It's the beginning of a brand new year and there's no better time to make a few resolutions about getting and staying healthier.
But it's not so easy. Having too many resolutions means you're almost certain to fail to keep them, and some resolutions demand complex changes in attitude and lifestyle. After a few days, weeks or months, we're back where we started.
Actually, there are four resolutions that are likely to be very do-able. And, and added benefit: if people ask you about your New Year's Resolutions for 2013, sharing these four commitments will help educate them:
- Always ask your health provider questions. Lots of questions. Whatever the issue, be sure you learn your statistical chances of a problem getting better -- or worse -- if you take the recommended approach to treatment, be it medicine, a test, a procedure, or surgery. Ask about all the pros and cons. Find out what the side effects of a new medication include, and how the new drug might interact with ones you're already taking. Ask what the downside of doing nothing might be, and how it compares to the downside of taking aggressive treatment.
- Get your hands on every written report, any procedure or surgery summary, all lab tests, all test results such as mammograms, MRIs, CAT scans and x-rays, as they are done (not months afterwards). Read them and then put them in your own personal medical file. That way, you're likely to be the only person on earth who will have a complete compilation of all the key data from your various healthcare providers and labs. You can compare results from one year to the next, and if an issue arises, you'll be able to provide your physician with a quick copy of the relevant document.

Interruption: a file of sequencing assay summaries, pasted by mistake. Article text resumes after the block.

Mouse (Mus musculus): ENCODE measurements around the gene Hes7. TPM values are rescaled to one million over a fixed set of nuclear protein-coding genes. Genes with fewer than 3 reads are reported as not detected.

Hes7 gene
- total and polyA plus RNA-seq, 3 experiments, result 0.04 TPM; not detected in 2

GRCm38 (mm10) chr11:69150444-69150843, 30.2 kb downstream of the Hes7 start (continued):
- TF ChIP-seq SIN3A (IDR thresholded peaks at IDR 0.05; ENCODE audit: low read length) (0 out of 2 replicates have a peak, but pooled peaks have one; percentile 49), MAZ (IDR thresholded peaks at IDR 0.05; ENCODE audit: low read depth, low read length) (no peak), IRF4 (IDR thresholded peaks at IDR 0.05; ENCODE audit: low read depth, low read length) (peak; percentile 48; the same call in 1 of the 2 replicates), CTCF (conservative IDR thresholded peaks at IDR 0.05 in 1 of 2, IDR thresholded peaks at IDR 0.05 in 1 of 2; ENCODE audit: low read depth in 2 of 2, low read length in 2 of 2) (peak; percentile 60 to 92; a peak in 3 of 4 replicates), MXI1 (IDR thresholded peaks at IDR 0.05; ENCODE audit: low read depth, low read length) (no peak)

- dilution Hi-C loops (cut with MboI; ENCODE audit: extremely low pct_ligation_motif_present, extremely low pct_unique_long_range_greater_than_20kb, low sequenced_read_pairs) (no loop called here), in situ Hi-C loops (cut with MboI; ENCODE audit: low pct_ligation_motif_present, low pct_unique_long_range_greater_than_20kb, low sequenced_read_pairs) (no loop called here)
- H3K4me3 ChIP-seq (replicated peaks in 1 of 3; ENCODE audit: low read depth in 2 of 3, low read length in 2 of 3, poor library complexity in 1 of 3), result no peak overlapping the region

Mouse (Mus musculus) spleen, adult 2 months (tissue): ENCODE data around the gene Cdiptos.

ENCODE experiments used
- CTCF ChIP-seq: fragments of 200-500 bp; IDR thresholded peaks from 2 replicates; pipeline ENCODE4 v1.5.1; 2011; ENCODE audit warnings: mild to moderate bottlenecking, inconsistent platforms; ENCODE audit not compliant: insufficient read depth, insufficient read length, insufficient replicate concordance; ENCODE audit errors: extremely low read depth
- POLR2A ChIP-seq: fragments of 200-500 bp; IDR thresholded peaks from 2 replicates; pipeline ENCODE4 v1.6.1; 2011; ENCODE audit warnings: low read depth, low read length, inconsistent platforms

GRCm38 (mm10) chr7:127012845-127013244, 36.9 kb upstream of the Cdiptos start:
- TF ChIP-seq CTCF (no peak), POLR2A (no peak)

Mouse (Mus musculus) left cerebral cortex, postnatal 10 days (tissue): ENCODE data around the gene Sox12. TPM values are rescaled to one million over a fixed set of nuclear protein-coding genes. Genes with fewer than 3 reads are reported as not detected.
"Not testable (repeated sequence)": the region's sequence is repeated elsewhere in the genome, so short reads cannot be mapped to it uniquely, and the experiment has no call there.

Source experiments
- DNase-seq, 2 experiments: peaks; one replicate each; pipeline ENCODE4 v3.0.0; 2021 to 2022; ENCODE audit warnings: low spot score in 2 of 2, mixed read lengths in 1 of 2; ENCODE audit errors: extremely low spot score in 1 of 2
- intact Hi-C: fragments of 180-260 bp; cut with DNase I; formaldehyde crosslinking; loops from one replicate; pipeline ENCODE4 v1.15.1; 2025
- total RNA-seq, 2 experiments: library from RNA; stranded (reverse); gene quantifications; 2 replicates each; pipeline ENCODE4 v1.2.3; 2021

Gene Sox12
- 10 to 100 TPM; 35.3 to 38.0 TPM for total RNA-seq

- Exercise daily, doing something you really love. Of all the things you can do for yourself, exercise -- as recommended by your healthcare provider -- is the most likely to reap real, measurable benefits. Maybe you tried running but really don't like it. Perhaps you've figured out you hate indoor gyms. Or, you like to swim on your lunch hour but hate having to do your hair and make-up before you go back to work. Find at least one thing you get a kick out of and do it. Maybe you'll play ping-pong in the basement with your kids. Perhaps you'll shoot some baskets in your driveway after work, or walk the dog, or join a T.V. aerobics class. If you enjoy it, you'll do it. Over time, as you get more fit, you may add other activities to the mix.
- Identify and manage your stress. Most people hate this resolution. "Everyone has stress," they say. But if you're looking to live a longer, healthier life, exposure to stress and the way you react to stress -- both -- will work against you. Stress actually changes your body's cells to make them less resistant to infection and less capable of functioning normally. If you can avoid the source of your stress, try that. If you can't, work with a counselor, pastor, rabbi, spouse or a friend to develop approaches to life that significantly reduce your reaction to life's normal and abnormal frustrations and challenges.